A British show, BBC to be specific, this is a remarkably fine program. One problem with Murder Mysteries is that they tend to gross the audience out. Consider, e. g., the work of the embattled Quentin Tarantino: his portfolio is laden with violent gross outs, rather than mysteries. There are two ways authors can go: first, they can ask the reader to come along and solve the mystery along with the detective in the piece. As an example, consider the work of the exquisite Agatha Christie, who wrote something along the lines of 90 mysteries. The hero detective–perhaps Hercule Poirot, Miss Marple, or Tommy and–what the heck was her name?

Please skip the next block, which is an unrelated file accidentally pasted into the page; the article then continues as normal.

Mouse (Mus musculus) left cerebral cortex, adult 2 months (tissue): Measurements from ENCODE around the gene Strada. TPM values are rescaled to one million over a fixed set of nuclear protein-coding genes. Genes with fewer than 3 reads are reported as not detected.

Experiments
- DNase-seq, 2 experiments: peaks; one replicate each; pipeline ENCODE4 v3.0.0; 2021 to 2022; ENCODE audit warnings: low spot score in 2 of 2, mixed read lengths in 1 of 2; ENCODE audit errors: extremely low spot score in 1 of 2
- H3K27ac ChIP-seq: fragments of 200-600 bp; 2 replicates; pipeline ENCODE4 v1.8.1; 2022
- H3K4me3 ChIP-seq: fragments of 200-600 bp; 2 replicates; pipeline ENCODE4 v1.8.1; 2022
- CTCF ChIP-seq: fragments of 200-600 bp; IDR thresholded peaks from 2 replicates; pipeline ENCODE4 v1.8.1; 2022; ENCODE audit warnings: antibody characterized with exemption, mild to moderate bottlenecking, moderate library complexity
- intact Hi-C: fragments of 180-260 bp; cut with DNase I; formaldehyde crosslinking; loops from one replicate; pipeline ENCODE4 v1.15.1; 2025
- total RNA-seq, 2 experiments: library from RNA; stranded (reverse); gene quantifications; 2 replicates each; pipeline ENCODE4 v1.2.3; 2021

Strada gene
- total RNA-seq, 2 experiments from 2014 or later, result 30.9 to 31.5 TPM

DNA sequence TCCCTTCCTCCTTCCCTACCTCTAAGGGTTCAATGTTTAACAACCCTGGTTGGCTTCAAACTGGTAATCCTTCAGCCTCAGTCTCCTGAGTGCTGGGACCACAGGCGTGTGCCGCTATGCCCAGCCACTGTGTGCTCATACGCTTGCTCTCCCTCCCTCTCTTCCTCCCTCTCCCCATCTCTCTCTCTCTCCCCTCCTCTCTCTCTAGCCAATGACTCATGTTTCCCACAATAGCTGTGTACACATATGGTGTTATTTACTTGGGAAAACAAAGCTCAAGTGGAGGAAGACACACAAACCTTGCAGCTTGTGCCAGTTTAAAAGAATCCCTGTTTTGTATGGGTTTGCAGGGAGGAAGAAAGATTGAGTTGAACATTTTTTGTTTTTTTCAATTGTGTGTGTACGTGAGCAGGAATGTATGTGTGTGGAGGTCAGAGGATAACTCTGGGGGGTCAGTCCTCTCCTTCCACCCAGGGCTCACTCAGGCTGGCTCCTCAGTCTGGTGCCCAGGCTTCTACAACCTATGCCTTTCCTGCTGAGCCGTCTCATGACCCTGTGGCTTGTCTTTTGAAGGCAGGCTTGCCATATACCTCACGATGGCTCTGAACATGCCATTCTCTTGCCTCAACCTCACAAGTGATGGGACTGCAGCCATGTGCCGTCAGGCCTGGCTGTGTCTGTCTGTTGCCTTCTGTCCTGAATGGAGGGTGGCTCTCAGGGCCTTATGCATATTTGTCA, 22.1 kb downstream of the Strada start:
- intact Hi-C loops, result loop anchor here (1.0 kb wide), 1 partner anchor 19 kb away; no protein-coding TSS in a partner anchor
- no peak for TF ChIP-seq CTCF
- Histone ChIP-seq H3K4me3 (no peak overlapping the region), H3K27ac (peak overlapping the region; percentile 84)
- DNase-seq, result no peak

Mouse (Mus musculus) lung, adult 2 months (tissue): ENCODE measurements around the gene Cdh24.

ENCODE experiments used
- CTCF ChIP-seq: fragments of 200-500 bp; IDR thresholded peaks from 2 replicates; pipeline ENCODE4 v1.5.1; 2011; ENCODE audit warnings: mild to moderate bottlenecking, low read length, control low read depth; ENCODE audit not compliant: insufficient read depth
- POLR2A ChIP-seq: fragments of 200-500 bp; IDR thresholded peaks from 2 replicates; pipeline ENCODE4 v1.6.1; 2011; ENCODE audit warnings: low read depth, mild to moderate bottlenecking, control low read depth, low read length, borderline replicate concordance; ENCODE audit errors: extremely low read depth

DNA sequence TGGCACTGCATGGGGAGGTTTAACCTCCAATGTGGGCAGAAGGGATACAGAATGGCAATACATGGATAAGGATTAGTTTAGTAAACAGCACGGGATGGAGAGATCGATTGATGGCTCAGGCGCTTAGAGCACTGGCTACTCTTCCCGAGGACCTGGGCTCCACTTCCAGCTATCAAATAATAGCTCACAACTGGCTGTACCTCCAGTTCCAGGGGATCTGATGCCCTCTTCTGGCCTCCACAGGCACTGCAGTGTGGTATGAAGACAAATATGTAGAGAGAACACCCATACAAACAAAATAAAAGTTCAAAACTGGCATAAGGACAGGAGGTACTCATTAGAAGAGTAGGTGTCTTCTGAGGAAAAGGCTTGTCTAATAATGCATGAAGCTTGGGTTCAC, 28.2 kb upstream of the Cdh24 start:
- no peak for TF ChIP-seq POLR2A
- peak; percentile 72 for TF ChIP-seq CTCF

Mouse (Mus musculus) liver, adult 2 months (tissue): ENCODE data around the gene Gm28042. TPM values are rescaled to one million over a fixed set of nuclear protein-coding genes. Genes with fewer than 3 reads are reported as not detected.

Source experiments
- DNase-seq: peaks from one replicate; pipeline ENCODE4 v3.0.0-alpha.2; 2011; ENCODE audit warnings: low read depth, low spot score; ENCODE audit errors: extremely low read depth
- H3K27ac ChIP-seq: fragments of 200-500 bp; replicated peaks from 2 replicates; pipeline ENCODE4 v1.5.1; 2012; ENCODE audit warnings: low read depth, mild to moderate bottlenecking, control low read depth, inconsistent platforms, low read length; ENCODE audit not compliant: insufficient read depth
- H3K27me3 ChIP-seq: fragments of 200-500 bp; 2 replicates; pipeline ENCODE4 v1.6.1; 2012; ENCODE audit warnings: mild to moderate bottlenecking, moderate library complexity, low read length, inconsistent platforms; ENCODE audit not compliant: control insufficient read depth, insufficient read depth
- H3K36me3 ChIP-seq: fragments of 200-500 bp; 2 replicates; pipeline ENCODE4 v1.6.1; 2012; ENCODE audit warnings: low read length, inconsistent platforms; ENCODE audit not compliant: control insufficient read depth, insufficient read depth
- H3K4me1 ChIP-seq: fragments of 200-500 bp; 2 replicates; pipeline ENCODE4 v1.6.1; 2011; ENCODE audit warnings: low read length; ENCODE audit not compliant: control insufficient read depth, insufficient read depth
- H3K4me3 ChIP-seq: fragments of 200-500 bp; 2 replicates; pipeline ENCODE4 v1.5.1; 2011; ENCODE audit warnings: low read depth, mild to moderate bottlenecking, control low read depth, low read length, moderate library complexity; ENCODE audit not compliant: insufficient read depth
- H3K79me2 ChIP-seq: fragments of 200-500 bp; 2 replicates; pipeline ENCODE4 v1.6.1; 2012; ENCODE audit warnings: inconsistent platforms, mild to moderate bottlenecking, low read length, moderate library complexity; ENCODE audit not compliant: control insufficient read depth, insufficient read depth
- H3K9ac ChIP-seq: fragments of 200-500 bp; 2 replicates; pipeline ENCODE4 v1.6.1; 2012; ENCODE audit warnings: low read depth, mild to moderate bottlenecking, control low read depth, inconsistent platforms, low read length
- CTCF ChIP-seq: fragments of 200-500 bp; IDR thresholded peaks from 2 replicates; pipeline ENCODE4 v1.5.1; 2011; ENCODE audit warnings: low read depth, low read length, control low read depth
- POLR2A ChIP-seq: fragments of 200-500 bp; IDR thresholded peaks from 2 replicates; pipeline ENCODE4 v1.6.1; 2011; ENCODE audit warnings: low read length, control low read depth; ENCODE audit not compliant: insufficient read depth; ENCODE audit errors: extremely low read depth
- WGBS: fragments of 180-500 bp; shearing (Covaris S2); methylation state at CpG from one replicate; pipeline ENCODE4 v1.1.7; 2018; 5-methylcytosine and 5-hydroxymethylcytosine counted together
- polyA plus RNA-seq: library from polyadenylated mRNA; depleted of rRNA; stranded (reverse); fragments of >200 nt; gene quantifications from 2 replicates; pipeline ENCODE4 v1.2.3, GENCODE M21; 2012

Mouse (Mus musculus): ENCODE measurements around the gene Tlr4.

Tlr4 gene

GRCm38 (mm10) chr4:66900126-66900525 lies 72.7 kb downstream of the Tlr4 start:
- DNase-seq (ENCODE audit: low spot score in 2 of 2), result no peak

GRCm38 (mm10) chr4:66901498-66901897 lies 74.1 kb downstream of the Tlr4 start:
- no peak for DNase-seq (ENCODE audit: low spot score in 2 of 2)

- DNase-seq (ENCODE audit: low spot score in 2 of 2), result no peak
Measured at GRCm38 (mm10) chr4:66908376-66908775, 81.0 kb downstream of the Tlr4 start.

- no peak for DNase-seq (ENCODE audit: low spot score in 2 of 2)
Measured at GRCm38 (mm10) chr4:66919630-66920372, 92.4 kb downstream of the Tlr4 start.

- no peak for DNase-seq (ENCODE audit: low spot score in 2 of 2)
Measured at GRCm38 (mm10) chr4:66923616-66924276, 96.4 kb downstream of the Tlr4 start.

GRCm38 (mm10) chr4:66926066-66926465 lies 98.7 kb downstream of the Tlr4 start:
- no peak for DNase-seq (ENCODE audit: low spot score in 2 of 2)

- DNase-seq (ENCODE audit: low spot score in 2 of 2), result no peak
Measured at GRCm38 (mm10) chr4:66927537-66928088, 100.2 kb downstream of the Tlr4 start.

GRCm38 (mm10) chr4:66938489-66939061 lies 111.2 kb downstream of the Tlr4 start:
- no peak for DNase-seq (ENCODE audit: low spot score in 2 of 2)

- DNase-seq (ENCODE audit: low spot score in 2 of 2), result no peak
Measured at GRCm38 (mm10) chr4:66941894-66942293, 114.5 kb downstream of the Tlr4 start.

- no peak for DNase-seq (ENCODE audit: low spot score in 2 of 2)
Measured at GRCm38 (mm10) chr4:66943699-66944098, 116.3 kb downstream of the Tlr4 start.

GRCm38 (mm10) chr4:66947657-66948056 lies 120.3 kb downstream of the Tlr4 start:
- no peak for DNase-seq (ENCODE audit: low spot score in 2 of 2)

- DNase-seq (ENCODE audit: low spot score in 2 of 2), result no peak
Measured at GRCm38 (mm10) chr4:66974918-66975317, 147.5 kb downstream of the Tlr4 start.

Second, we can start the piece by knowing who did it. In this case, one can be along the lines of, say, Peter Falk’s Columbo. The detective solves the mystery with a series of clues that in most cases would seem to be mercurial at best and elusive at worst. People occasionally would ask the author how he/she managed to solve the murder, to find the murderer is ridiculous based the evidence presented to the reader as it is revealed to the detective. Usually the detective is in a Holmes/Watson relationship, The assistant is, typically, a forelock tugging inferior who doesn’t see anything. For fun, see Bret Harte’s Holmes and Watson short story: I walked into the parlor. “It is raining out, I perceive,” said Holmes. “How did you know that?” I asked. “Your clothes are all wet.” I leaned back amazed, rendered aghast at his penetration.
Detective stories are fun, generally, despite the hideous crimes they portray. For a refreshing change, see the remarkably sensuous Criminal Conversation by Ed McBain (writing under a pseudonym as Evan Hunter)-
Really, terrific book. Get on it.
See you soon, Jeff